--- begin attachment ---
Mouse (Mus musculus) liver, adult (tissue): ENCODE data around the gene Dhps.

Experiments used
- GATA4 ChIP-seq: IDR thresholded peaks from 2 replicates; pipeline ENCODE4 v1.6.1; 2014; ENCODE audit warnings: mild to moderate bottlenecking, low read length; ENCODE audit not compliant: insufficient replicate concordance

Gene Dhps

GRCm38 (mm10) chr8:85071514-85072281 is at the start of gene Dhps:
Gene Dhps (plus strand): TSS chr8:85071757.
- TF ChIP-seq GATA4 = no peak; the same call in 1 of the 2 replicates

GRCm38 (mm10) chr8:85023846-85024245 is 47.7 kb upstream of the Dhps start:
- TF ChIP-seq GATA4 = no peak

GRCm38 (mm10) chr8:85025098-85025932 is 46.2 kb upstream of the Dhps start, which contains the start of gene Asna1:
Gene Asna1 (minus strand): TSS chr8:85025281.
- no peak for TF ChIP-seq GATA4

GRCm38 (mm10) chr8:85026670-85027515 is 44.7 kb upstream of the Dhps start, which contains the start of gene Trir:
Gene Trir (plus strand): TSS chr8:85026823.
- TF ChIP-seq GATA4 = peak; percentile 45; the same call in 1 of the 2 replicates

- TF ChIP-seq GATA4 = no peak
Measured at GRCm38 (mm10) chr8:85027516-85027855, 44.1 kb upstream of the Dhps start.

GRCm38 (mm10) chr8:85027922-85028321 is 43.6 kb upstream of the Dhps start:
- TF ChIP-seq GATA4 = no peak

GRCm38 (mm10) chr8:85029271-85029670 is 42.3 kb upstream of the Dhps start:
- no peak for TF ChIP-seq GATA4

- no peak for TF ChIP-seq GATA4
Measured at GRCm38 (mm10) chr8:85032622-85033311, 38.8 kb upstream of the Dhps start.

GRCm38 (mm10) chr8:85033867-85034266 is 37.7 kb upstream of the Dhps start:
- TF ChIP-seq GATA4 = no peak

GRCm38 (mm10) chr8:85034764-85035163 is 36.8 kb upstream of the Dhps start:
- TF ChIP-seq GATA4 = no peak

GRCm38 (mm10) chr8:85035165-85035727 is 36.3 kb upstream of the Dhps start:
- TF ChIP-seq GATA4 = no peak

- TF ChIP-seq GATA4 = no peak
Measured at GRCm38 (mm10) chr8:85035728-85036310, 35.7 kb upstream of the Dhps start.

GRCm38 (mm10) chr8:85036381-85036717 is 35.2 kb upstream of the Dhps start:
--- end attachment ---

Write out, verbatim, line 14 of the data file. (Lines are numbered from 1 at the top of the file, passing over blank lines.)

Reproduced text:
Gene Trir (plus strand): TSS chr8:85026823.